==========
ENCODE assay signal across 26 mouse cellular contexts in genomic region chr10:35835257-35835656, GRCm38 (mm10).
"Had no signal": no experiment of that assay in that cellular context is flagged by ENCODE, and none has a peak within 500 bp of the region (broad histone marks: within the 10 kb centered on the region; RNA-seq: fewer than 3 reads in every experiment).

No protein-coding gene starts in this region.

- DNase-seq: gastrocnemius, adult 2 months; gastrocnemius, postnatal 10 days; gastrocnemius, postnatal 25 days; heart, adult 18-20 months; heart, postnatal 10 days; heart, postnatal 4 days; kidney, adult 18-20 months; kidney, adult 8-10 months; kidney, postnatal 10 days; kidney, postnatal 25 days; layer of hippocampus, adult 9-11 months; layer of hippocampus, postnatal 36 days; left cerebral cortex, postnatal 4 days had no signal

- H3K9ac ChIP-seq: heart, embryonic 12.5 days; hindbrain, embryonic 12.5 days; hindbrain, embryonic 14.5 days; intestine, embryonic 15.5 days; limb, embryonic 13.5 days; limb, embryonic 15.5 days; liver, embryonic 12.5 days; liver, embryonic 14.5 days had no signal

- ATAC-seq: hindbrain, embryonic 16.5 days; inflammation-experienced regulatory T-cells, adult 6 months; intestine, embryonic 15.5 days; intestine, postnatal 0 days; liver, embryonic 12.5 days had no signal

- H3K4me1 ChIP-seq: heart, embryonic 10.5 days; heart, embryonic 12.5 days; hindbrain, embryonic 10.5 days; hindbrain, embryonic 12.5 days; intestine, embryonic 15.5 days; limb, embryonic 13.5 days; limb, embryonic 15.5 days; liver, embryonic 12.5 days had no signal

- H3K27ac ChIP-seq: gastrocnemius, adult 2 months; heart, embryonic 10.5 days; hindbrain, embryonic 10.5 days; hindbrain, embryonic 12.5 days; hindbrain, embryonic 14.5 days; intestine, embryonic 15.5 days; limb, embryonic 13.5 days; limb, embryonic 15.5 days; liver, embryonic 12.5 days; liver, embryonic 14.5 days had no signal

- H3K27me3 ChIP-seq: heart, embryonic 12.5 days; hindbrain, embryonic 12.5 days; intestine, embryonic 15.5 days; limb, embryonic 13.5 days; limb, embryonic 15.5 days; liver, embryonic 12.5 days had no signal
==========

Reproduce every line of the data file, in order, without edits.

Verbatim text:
ENCODE assay signal across 26 mouse cellular contexts in genomic region chr10:35835257-35835656, GRCm38 (mm10).
"Had no signal": no experiment of that assay in that cellular context is flagged by ENCODE, and none has a peak within 500 bp of the region (broad histone marks: within the 10 kb centered on the region; RNA-seq: fewer than 3 reads in every experiment).

No protein-coding gene starts in this region.

- DNase-seq: gastrocnemius, adult 2 months; gastrocnemius, postnatal 10 days; gastrocnemius, postnatal 25 days; heart, adult 18-20 months; heart, postnatal 10 days; heart, postnatal 4 days; kidney, adult 18-20 months; kidney, adult 8-10 months; kidney, postnatal 10 days; kidney, postnatal 25 days; layer of hippocampus, adult 9-11 months; layer of hippocampus, postnatal 36 days; left cerebral cortex, postnatal 4 days had no signal

- H3K9ac ChIP-seq: heart, embryonic 12.5 days; hindbrain, embryonic 12.5 days; hindbrain, embryonic 14.5 days; intestine, embryonic 15.5 days; limb, embryonic 13.5 days; limb, embryonic 15.5 days; liver, embryonic 12.5 days; liver, embryonic 14.5 days had no signal

- ATAC-seq: hindbrain, embryonic 16.5 days; inflammation-experienced regulatory T-cells, adult 6 months; intestine, embryonic 15.5 days; intestine, postnatal 0 days; liver, embryonic 12.5 days had no signal

- H3K4me1 ChIP-seq: heart, embryonic 10.5 days; heart, embryonic 12.5 days; hindbrain, embryonic 10.5 days; hindbrain, embryonic 12.5 days; intestine, embryonic 15.5 days; limb, embryonic 13.5 days; limb, embryonic 15.5 days; liver, embryonic 12.5 days had no signal

- H3K27ac ChIP-seq: gastrocnemius, adult 2 months; heart, embryonic 10.5 days; hindbrain, embryonic 10.5 days; hindbrain, embryonic 12.5 days; hindbrain, embryonic 14.5 days; intestine, embryonic 15.5 days; limb, embryonic 13.5 days; limb, embryonic 15.5 days; liver, embryonic 12.5 days; liver, embryonic 14.5 days had no signal

- H3K27me3 ChIP-seq: heart, embryonic 12.5 days; hindbrain, embryonic 12.5 days; intestine, embryonic 15.5 days; limb, embryonic 13.5 days; limb, embryonic 15.5 days; liver, embryonic 12.5 days had no signal